Market & Economic Red Flags for 2019

In 2019 I started our MicroCap Market Monitor which is emailed to subscribers on the weekend. This is an additional service that is included with our regular subscription ($164 CDN per year).

I am making the report from February 3rd public on our blog as there are warnings here that people should pay attention to.


I didn’t post everything relevant from the week as the negative / bearish tone was quite overwhelming. This isn’t a case where big money managers view bearish sentiment from small investors as a contrarian indicator to signal the market will turn bullish. This is a case where the majority of well known managers are seeing the same market “concerns”. It definitely means a person needs to avoid excessive risks.


Since December 24, when the S&P 500 registered its lowest mark of 2018 (and a near 20% pullback from its September highs) we’ve seen a robust rebound. The index has rallied more than 12% since then.

I don’t know whether we’re out of the woods just yet… but between a couple of bullish indicators that I’ll discuss below, and my Maximum Profit system signaling four new buys last week, I’d say that the outlook is positive. 



Jeff Kleintop of Charles Schwab says the market rally we’ve seen this month could have a little more legs before running into some pressure from a heightened risk for a recession later this year.


The market meltdown that wiped out stocks’ gains late last year will be a recurring feature of the trading environment, according to Daniel Pinto, co-president of J.P. Morgan Chase and head of its massive corporate and investment bank.

“Over time, you will probably see several more market events like we saw in December,” Pinto said last week in an interview at the World Economic Forum meeting in Davos, Switzerland.


Stephen Roach [ faculty member at Yale University and former Chairman of Morgan Stanley Asia] warns that rising protectionism could spark a surprisingly swift deterioration in global economic conditions. The global trade cycle is facing major stress in 2019 and downward revisions have just begun. 


Institutional Investor hall of famer Richard Bernstein is adopting a more nuanced bull stance on stocks – citing the deceleration of corporate America’s profits. “The most important thing in 2019 is U.S. profits growth is going to slow. By our estimation, it’s going to slow from about 25 percent to about 5 to 8 percent.”

“One should temper their enthusiasm. We’re still overweight stocks. But I think you have to really to temper that enthusiasm with that kind of deceleration in corporate profits,” he said. “The number one factor in an equity portfolio in 2019 has to be quality and stability of earnings.”


Nigel Bolton, head of BlackRock’s European equity team, wrote: “Global political uncertainty remains high and continues to impact markets adversely. The European market is set to face a number of issues this year, not least the impending Brexit date.”

He added: “At this point in time, we have looked to increase the resilience in portfolios by increasing capital towards companies with higher levels of repeatable revenue and stable cash flow profiles.

“We have overweight allocations to healthcare and industrials, particularly the aerospace cycle and some speciality chemicals, and more defensive technology, such as SAP [the business software company].”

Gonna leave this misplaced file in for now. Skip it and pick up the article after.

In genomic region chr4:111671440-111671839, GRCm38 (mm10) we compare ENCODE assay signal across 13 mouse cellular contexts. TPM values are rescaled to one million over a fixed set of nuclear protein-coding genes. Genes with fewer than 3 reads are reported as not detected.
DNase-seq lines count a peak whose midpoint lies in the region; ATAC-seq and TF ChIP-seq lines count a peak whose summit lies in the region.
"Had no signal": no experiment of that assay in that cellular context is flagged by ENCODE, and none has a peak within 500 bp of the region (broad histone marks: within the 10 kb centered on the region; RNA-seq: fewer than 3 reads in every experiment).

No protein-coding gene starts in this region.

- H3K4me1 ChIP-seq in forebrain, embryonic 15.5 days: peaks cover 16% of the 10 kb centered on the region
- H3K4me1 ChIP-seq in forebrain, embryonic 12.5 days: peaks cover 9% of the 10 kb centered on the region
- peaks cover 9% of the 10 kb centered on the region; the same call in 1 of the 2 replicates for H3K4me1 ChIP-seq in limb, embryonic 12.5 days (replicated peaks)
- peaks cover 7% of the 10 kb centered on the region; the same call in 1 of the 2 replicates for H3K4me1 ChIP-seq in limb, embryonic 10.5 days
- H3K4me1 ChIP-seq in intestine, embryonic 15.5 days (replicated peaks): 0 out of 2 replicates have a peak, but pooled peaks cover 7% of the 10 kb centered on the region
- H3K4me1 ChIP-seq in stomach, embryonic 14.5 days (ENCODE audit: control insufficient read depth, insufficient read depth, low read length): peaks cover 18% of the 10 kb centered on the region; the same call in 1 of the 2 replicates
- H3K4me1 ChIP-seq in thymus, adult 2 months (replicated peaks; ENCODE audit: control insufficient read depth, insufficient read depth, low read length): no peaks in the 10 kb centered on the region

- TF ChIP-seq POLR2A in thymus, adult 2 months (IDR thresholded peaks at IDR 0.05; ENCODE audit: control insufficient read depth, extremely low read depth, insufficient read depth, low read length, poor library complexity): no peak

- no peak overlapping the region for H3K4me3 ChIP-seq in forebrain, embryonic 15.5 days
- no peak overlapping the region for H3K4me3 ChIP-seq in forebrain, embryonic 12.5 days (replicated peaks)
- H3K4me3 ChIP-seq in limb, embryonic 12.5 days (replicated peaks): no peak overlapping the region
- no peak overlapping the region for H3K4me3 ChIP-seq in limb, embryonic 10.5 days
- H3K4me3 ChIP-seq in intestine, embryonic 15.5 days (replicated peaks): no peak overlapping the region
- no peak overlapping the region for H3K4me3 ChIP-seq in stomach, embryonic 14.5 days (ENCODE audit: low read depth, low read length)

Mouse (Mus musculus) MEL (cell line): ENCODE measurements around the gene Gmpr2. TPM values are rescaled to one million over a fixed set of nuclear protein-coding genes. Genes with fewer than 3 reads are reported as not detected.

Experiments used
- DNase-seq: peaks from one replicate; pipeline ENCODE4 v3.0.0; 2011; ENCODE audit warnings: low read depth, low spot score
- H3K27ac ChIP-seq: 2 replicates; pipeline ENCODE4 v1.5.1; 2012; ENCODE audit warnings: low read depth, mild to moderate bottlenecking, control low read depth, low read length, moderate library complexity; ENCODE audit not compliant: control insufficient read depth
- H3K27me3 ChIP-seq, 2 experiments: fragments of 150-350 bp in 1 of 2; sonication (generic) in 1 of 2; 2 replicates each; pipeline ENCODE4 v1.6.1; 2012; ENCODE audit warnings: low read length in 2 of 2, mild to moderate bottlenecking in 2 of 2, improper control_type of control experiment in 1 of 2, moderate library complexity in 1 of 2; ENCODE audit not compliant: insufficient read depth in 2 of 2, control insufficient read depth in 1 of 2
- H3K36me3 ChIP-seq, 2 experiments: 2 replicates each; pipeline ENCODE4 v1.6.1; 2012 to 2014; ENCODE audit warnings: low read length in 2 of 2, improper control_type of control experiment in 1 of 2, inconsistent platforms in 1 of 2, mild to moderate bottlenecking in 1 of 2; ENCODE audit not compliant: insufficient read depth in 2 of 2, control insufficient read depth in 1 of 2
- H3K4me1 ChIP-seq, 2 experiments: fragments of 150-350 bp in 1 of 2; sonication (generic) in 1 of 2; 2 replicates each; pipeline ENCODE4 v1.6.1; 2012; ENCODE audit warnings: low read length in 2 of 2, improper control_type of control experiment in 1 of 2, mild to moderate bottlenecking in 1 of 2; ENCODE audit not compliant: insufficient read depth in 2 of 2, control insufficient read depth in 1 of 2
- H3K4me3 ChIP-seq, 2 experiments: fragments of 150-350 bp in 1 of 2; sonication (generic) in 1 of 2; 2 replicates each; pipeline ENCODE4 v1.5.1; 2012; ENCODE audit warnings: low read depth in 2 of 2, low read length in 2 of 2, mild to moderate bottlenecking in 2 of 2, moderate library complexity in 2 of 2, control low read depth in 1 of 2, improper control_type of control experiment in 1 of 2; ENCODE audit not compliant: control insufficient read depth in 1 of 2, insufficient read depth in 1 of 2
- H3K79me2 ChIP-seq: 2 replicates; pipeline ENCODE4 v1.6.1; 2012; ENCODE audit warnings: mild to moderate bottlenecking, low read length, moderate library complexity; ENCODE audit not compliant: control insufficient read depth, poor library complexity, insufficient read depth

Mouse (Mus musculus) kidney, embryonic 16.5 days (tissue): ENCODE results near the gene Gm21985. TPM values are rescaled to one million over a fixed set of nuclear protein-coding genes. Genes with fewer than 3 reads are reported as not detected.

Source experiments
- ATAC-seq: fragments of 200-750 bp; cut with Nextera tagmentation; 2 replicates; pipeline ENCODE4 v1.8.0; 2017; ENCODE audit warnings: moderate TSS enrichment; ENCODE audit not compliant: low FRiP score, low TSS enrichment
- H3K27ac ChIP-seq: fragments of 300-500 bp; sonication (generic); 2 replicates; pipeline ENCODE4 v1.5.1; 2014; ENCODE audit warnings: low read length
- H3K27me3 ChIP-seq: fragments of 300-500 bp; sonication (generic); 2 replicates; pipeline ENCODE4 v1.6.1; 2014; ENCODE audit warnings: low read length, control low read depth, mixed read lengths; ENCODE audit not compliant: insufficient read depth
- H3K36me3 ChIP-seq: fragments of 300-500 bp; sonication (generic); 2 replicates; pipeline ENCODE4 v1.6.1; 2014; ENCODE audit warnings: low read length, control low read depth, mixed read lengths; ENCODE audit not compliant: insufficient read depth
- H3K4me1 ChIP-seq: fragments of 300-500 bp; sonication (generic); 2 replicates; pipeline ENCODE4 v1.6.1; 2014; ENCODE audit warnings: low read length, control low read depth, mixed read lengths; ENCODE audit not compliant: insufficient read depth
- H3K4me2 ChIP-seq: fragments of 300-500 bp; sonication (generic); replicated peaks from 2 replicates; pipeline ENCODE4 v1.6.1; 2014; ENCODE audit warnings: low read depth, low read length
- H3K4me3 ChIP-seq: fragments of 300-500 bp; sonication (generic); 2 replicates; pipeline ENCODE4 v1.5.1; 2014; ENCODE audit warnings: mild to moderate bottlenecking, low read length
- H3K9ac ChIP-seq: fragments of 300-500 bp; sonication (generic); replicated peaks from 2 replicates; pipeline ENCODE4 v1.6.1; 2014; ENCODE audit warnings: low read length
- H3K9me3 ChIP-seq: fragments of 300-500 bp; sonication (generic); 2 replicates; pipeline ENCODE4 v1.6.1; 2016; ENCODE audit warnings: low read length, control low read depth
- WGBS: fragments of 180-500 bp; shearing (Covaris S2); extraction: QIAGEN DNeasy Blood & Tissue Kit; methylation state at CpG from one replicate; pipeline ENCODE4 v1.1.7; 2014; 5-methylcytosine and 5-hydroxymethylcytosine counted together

U.S. consumer confidence still looks relatively high even with recent declines, but billionaire investor Jeffrey Gundlach says the underlying data suggest a recession is coming.Gundlach, chief investment officer of DoubleLine Capital, which oversaw about $121 billion as of Dec. 31, tracks confidence as a leading indicator of recession. In a Jan. 8 webcast, he said consumer expectations were “flashing yellow” for recession. Known as a contrarian, he was one of the few money managers to predict that Donald Trump would be elected president and that stocks would fall last year.


Jonathan Golub, chief U.S. equity strategist at Credit Suisse, James Barty, head of global cross asset strategy at Bank of America Merrill Lynch, and Robert Tipp, chief investment strategist at PGIM Fixed Income, discuss the global market impact of China’s economic slowdown.



Binky Chadha, chief global strategist at Deutsche Bank, looks forward to the Federal Reserve’s interest rate decision as his firm sees rate hikes “off the table.” 



“Investor conviction is low, whether a bull or a bear – not surprising given the savage volatility seen in December 2018, which effectively destroyed the playbooks for most investors,” Fundstrat Global Advisors strategist Thomas Lee said.

Tobias Levkovich of Citigroup noted that this attitude prevails globally: “A trip visiting clients in Singapore, Hong Kong, Taipei, Tokyo, and Sydney left us with the sense of underlying discomfort with the market’s strength since last December.”

A pullback appeared logical from the Jan. 18 closing high of 2,670, and one still does. But the neutral, diffident sentiment and still-reserved level of risk-taking among professional and institutional investors is a net positive and would limit the depth of a setback, all else being equal.

Wells Fargo equity-derivatives strategist Pravit Chintawongvanich said Thursday: “Light positioning and cautious sentiment is probably the biggest argument for near-term bullishness. Significant de-risking happened in Q4 ’18, and most investors don’t seem to have caught the rally on the way back up.”